Section 2,074 of the CCCN sets forth that “the characteristics of these urban developments are: enclosure, common and private areas, forced and perpetual indivisibility of the different common items, places and goods, regulations establishing operating bodies, limitations and restrictions on private rights and a disciplinary regime, the obligation to contribute to common expenses and charges and a body with legal capacity that brings together the owners of private units. The various common and private areas, items and sectors, and the powers vested in them, are interdependent and form a non-divisible whole”.

Prior to the entry into force of the CCCN (i.e., before August 1, 2015), the vast majority of real estate developments were organized as follows:

  • The homeowners were owners of their lots; and
  • the common spaces of the development were held by an association organized as a corporation (in accordance with Section 3 of the General Companies Act) or a non-profit association, of which the owners of the lots were shareholders or partners, as the case may be.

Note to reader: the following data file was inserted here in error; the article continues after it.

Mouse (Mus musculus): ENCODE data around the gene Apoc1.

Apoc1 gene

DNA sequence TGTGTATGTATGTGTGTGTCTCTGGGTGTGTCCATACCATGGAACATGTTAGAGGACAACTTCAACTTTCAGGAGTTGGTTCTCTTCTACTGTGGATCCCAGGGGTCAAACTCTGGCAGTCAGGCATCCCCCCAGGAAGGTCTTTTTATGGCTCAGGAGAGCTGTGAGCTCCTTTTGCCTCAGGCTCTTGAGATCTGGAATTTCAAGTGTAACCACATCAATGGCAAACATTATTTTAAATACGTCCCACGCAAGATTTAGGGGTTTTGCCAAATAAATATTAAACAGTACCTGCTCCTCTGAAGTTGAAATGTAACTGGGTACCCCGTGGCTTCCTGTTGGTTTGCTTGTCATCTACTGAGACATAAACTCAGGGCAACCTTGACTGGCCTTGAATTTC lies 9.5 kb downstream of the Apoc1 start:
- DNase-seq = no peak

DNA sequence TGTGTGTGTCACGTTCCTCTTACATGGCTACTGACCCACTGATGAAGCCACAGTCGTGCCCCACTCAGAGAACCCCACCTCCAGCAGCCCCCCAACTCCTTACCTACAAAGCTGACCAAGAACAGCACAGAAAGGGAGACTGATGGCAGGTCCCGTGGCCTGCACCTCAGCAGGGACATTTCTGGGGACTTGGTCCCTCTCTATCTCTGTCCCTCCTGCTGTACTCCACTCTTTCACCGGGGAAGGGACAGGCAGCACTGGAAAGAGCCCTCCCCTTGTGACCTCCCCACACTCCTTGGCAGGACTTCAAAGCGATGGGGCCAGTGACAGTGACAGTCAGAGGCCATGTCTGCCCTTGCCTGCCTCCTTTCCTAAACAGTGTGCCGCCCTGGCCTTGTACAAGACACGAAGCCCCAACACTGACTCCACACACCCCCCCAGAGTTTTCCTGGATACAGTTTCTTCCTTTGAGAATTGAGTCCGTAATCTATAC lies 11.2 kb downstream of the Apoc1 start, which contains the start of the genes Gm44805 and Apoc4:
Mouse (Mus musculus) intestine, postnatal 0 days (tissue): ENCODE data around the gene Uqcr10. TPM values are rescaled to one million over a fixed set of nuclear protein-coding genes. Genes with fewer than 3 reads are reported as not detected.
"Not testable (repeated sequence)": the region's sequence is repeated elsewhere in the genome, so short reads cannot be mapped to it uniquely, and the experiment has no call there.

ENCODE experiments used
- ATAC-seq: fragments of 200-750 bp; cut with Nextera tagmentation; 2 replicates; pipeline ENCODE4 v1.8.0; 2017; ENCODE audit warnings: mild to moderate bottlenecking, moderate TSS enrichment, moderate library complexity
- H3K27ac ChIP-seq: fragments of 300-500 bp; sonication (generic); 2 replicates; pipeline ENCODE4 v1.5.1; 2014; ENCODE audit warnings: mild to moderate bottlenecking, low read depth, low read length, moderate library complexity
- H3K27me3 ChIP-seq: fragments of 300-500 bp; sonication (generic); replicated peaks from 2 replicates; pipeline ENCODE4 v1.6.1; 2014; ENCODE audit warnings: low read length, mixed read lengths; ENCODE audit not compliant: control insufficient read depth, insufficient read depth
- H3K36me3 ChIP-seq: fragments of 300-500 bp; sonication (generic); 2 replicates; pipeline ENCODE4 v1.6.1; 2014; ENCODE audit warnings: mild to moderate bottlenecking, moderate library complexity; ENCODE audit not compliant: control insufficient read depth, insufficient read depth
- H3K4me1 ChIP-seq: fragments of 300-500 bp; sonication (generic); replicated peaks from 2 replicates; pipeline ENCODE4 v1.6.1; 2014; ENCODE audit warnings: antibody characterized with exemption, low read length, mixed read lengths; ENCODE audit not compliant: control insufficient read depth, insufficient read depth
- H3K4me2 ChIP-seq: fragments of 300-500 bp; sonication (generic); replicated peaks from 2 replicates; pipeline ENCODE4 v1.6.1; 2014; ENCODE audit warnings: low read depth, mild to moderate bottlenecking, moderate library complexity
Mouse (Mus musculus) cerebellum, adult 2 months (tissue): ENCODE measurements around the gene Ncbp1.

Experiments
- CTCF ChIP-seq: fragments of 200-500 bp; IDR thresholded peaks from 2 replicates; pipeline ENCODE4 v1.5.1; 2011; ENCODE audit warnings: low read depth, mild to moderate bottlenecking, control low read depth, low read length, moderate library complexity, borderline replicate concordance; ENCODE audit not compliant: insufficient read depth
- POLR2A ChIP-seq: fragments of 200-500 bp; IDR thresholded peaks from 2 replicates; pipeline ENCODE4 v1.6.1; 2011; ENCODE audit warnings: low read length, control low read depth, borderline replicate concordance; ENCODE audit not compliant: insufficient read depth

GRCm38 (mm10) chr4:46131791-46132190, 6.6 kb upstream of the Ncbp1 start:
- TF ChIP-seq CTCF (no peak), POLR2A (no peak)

Section 2,075 CCCN, on which this Resolution is based, provides the following:

“Section 2,075. Legal grounds. Every aspect related to the authorized areas, dimensions, uses, charges and other urban elements of the real estate associations are governed by the administrative rules in force in each local jurisdiction.

All real estate associations shall be subject to the provisions of the horizontal property rules set forth in Title V of this Book, including the modifications stated herein, in order to create a special horizontal property real right.

The preexistent real estate associations that were established as personal rights or where personal and real rights coexist, shall adapt to the provisions that govern this real right.”